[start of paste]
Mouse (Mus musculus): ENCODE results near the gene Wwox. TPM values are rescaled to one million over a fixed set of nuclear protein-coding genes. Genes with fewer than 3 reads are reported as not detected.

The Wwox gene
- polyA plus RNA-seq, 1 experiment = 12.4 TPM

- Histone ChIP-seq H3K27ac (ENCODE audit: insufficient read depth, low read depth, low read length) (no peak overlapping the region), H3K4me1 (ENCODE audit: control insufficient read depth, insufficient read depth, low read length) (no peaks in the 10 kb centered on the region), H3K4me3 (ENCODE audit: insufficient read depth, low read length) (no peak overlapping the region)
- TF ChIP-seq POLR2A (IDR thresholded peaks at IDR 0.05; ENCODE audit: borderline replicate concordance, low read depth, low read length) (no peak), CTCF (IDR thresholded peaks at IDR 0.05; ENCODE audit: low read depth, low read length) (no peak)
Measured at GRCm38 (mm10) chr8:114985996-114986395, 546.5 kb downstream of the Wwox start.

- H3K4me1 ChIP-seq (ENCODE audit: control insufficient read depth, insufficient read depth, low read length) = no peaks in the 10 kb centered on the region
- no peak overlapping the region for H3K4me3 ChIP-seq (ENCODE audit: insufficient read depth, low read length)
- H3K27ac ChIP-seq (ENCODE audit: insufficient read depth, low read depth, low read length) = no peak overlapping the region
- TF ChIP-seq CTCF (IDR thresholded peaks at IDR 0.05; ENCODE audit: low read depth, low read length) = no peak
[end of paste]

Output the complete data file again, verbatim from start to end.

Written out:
Mouse (Mus musculus): ENCODE results near the gene Wwox. TPM values are rescaled to one million over a fixed set of nuclear protein-coding genes. Genes with fewer than 3 reads are reported as not detected.

The Wwox gene
- polyA plus RNA-seq, 1 experiment = 12.4 TPM

- Histone ChIP-seq H3K27ac (ENCODE audit: insufficient read depth, low read depth, low read length) (no peak overlapping the region), H3K4me1 (ENCODE audit: control insufficient read depth, insufficient read depth, low read length) (no peaks in the 10 kb centered on the region), H3K4me3 (ENCODE audit: insufficient read depth, low read length) (no peak overlapping the region)
- TF ChIP-seq POLR2A (IDR thresholded peaks at IDR 0.05; ENCODE audit: borderline replicate concordance, low read depth, low read length) (no peak), CTCF (IDR thresholded peaks at IDR 0.05; ENCODE audit: low read depth, low read length) (no peak)
Measured at GRCm38 (mm10) chr8:114985996-114986395, 546.5 kb downstream of the Wwox start.

- H3K4me1 ChIP-seq (ENCODE audit: control insufficient read depth, insufficient read depth, low read length) = no peaks in the 10 kb centered on the region
- no peak overlapping the region for H3K4me3 ChIP-seq (ENCODE audit: insufficient read depth, low read length)
- H3K27ac ChIP-seq (ENCODE audit: insufficient read depth, low read depth, low read length) = no peak overlapping the region
- TF ChIP-seq CTCF (IDR thresholded peaks at IDR 0.05; ENCODE audit: low read depth, low read length) = no peak